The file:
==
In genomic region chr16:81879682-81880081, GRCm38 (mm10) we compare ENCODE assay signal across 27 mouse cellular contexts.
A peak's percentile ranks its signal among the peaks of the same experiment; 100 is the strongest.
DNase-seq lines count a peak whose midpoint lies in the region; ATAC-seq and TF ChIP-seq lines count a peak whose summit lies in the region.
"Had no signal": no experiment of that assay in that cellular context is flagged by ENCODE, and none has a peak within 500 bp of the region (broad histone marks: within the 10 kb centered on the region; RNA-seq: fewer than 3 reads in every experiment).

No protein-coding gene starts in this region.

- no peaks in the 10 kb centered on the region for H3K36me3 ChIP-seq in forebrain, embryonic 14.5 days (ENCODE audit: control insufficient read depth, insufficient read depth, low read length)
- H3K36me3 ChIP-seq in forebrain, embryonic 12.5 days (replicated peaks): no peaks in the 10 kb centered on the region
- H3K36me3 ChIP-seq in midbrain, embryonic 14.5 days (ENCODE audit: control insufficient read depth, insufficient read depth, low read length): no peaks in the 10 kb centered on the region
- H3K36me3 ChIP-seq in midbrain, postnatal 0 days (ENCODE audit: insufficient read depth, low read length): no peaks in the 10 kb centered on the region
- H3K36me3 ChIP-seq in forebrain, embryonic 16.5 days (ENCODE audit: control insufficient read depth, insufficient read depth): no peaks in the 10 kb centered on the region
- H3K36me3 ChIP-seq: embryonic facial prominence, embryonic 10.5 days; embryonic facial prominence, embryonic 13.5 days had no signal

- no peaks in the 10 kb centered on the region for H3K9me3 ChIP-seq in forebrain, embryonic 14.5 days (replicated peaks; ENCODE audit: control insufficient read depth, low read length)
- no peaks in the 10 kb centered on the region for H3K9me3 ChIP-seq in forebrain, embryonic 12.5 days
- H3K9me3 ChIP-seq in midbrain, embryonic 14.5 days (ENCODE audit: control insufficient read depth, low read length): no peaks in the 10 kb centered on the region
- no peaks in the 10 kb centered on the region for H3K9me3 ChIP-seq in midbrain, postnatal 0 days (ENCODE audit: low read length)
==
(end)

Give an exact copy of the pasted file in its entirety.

In genomic region chr16:81879682-81880081, GRCm38 (mm10) we compare ENCODE assay signal across 27 mouse cellular contexts.
A peak's percentile ranks its signal among the peaks of the same experiment; 100 is the strongest.
DNase-seq lines count a peak whose midpoint lies in the region; ATAC-seq and TF ChIP-seq lines count a peak whose summit lies in the region.
"Had no signal": no experiment of that assay in that cellular context is flagged by ENCODE, and none has a peak within 500 bp of the region (broad histone marks: within the 10 kb centered on the region; RNA-seq: fewer than 3 reads in every experiment).

No protein-coding gene starts in this region.

- no peaks in the 10 kb centered on the region for H3K36me3 ChIP-seq in forebrain, embryonic 14.5 days (ENCODE audit: control insufficient read depth, insufficient read depth, low read length)
- H3K36me3 ChIP-seq in forebrain, embryonic 12.5 days (replicated peaks): no peaks in the 10 kb centered on the region
- H3K36me3 ChIP-seq in midbrain, embryonic 14.5 days (ENCODE audit: control insufficient read depth, insufficient read depth, low read length): no peaks in the 10 kb centered on the region
- H3K36me3 ChIP-seq in midbrain, postnatal 0 days (ENCODE audit: insufficient read depth, low read length): no peaks in the 10 kb centered on the region
- H3K36me3 ChIP-seq in forebrain, embryonic 16.5 days (ENCODE audit: control insufficient read depth, insufficient read depth): no peaks in the 10 kb centered on the region
- H3K36me3 ChIP-seq: embryonic facial prominence, embryonic 10.5 days; embryonic facial prominence, embryonic 13.5 days had no signal

- no peaks in the 10 kb centered on the region for H3K9me3 ChIP-seq in forebrain, embryonic 14.5 days (replicated peaks; ENCODE audit: control insufficient read depth, low read length)
- no peaks in the 10 kb centered on the region for H3K9me3 ChIP-seq in forebrain, embryonic 12.5 days
- H3K9me3 ChIP-seq in midbrain, embryonic 14.5 days (ENCODE audit: control insufficient read depth, low read length): no peaks in the 10 kb centered on the region
- no peaks in the 10 kb centered on the region for H3K9me3 ChIP-seq in midbrain, postnatal 0 days (ENCODE audit: low read length)